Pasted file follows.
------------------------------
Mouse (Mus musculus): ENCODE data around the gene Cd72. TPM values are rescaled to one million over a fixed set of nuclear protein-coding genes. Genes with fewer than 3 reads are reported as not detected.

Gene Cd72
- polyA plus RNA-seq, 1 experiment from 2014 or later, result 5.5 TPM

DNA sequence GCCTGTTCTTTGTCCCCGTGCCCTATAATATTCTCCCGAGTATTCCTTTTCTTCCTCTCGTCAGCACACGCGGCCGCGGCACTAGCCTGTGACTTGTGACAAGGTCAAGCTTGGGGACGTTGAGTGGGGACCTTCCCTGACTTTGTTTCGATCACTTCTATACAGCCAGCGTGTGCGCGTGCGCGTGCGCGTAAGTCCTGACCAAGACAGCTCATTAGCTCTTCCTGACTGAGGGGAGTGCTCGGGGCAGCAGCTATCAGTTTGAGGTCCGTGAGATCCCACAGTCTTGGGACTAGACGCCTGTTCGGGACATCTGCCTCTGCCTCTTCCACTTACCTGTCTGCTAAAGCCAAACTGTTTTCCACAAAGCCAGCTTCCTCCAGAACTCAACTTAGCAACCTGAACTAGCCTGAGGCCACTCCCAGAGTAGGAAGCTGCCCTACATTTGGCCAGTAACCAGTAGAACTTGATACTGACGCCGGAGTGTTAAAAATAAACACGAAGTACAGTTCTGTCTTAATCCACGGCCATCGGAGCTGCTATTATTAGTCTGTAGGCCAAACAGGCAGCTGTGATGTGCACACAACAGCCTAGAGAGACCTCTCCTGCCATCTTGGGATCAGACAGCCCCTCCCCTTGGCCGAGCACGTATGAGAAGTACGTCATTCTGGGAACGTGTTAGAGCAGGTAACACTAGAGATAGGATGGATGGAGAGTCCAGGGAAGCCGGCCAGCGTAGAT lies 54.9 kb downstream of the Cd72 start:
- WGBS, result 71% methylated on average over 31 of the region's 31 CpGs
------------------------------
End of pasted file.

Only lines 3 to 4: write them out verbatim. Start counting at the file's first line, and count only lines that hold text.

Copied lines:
- polyA plus RNA-seq, 1 experiment from 2014 or later, result 5.5 TPM

DNA sequence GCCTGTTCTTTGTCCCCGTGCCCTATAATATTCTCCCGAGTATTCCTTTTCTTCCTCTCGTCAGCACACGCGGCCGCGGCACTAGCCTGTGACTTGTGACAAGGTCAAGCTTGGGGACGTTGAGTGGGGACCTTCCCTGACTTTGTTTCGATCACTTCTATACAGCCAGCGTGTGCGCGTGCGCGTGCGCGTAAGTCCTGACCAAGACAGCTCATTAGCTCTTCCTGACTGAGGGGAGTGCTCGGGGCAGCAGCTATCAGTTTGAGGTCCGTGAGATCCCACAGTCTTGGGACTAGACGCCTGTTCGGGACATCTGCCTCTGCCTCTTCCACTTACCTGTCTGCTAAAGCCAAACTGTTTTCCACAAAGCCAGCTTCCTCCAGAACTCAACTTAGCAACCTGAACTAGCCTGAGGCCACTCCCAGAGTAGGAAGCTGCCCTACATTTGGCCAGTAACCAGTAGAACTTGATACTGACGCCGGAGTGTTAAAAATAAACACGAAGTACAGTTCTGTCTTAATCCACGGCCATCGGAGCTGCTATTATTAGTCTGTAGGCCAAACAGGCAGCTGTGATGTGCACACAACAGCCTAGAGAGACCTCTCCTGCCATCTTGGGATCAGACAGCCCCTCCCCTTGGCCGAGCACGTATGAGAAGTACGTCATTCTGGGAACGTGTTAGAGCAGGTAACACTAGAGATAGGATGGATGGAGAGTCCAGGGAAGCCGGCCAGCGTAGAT lies 54.9 kb downstream of the Cd72 start: